Showa Genroku2016-01-13-19h03m18s521This scene got me right in the feels

The first episode ends with Yakumo about to tell Kyouji and Konatsu about his history with Sukeroku.  I am unsure of how much of this show will be flashback and how much will involve the current setting.  I imagine that the flashback will have to tie back into the present, because I would be sad to no longer see the adventures of Kyouji and Konatsu.  We may know who master Yakumo’s story has to end, but I believe the telling will impact the audience (us, Kyouji and Konatsu) in ways beyond my imagination.


This is a show for me.  It is a show with already very strong character writing.  It is a show about a niche subject that I honestly didn’t know about.  I love period pieces (I lost count of how many samurai manga/movies I have read).  I acknowledge that Showa Genroku isn’t going appeal to every fan.  I refuse to acknowledge that anyone who watches the first episode can deny the shows strengths.  If you didn’t laugh while watching Kyouji’s rendition of Dekigokuro, you are missing out.  If you don’t want to understand more about the way all these characters are haunted literally and figuratively by the ghost of Sukeroku you are missing out.  Showa Genroku doesn’t offer itself to everyone.  I am committed to seeing this show through, because I believe that I will be rewarded greatly by this show in a way NO OTHER show is even bothering to do this season.  So please, I hope everyone with even a faint interest in this show will give it a look, because Showa Genroku has so much for you after just a little effort and a good viewing.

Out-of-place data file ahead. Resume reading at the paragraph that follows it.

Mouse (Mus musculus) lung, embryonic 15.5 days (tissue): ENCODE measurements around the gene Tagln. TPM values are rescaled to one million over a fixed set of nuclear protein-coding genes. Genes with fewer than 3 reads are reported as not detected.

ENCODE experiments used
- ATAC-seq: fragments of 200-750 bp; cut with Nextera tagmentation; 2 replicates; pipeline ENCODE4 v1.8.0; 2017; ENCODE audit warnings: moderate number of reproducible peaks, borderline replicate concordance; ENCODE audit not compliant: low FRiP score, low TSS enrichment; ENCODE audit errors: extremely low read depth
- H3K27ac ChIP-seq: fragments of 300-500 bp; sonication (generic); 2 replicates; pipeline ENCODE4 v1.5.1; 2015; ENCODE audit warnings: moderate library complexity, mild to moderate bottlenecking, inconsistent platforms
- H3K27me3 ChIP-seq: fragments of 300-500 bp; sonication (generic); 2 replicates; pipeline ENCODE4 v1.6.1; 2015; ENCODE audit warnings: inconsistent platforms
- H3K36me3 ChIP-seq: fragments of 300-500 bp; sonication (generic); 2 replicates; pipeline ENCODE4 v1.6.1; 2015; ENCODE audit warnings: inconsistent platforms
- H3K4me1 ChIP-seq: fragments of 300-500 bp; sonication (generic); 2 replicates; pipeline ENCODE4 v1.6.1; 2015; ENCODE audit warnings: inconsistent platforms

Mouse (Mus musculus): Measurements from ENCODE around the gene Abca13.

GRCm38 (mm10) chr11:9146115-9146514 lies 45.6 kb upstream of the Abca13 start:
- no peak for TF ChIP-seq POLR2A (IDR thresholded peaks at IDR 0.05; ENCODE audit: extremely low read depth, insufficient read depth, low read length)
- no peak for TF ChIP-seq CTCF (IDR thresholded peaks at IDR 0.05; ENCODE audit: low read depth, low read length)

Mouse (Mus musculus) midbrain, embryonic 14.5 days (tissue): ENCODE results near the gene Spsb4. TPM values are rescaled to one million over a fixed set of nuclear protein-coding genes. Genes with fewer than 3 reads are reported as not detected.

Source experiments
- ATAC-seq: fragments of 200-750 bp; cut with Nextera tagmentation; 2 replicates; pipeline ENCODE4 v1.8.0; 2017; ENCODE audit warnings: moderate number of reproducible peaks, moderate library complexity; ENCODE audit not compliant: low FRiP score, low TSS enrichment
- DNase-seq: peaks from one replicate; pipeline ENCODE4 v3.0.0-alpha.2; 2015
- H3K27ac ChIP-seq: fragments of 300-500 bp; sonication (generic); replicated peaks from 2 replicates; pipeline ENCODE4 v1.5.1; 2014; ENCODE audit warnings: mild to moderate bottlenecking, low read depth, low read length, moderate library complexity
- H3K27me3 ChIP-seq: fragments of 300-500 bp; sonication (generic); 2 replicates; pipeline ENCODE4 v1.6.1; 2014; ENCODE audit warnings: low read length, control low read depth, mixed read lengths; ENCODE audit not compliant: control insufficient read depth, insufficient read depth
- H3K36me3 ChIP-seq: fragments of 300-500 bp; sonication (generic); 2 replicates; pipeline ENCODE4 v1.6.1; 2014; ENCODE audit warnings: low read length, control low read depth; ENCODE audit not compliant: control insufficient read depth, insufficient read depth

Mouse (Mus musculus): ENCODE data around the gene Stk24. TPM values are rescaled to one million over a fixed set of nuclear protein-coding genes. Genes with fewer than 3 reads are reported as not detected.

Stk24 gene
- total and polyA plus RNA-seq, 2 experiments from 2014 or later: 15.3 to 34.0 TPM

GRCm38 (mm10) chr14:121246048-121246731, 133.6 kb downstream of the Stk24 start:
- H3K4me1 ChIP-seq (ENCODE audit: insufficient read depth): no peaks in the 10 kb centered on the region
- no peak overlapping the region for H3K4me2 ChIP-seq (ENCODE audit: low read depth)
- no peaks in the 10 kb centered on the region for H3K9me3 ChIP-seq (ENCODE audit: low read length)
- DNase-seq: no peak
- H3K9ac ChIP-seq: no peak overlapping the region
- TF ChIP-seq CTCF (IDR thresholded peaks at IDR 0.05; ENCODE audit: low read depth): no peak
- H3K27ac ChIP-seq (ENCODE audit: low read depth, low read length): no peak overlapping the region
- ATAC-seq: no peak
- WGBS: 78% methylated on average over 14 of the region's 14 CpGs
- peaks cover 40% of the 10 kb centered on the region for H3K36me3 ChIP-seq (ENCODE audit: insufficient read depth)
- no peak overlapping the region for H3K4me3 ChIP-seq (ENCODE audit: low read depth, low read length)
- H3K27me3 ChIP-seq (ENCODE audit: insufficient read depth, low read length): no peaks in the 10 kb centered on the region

As someone of questionable tastes and even more questionable ethics; if we laugh at the same things you are one of two things: A person of discerning taste or a weirdo. Guess where I fall.